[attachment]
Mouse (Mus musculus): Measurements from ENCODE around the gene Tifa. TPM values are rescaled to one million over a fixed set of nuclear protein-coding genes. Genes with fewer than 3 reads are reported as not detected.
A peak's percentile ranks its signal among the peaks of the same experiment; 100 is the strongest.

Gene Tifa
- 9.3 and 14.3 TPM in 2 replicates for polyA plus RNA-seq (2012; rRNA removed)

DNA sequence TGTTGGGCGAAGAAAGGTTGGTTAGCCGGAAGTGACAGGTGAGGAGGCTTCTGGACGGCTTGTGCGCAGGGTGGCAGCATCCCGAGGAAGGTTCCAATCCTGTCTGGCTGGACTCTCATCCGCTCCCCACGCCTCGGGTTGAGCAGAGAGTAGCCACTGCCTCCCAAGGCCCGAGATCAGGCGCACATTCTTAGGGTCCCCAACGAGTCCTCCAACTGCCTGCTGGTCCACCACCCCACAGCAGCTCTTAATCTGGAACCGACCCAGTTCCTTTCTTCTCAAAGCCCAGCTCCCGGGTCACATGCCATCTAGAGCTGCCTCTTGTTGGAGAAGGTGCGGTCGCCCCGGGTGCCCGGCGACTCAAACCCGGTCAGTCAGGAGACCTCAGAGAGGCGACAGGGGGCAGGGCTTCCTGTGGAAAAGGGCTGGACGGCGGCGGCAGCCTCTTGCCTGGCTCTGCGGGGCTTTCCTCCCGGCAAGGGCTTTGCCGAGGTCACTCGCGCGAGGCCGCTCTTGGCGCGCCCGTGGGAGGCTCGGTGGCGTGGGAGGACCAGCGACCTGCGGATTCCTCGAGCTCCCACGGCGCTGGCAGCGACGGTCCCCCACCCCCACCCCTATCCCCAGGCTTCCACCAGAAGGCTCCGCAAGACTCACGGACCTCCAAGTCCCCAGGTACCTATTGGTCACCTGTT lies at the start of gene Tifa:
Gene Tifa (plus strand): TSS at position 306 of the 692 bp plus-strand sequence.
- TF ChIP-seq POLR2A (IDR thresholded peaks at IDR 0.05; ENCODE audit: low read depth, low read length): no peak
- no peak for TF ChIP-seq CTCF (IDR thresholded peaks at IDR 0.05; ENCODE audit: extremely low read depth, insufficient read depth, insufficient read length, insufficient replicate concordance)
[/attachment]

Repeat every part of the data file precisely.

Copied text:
Mouse (Mus musculus): Measurements from ENCODE around the gene Tifa. TPM values are rescaled to one million over a fixed set of nuclear protein-coding genes. Genes with fewer than 3 reads are reported as not detected.
A peak's percentile ranks its signal among the peaks of the same experiment; 100 is the strongest.

Gene Tifa
- 9.3 and 14.3 TPM in 2 replicates for polyA plus RNA-seq (2012; rRNA removed)

DNA sequence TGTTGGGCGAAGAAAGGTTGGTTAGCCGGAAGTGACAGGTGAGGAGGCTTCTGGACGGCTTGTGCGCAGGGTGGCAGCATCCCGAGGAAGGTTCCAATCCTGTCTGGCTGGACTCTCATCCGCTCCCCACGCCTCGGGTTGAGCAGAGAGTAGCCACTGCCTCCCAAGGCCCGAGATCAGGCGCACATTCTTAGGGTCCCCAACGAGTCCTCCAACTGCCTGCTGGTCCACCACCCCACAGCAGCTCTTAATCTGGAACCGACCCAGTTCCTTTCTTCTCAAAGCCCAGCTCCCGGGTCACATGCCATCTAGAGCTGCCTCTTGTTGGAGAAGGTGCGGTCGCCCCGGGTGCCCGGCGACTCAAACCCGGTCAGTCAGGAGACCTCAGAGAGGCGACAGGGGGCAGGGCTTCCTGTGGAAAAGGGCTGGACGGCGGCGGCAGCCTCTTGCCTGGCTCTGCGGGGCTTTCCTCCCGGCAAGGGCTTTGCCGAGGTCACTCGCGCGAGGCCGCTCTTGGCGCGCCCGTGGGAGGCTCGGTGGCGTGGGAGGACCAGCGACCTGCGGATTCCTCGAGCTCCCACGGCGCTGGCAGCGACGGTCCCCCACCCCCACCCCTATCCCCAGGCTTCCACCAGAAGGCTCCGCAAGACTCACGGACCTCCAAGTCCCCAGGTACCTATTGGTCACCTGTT lies at the start of gene Tifa:
Gene Tifa (plus strand): TSS at position 306 of the 692 bp plus-strand sequence.
- TF ChIP-seq POLR2A (IDR thresholded peaks at IDR 0.05; ENCODE audit: low read depth, low read length): no peak
- no peak for TF ChIP-seq CTCF (IDR thresholded peaks at IDR 0.05; ENCODE audit: extremely low read depth, insufficient read depth, insufficient read length, insufficient replicate concordance)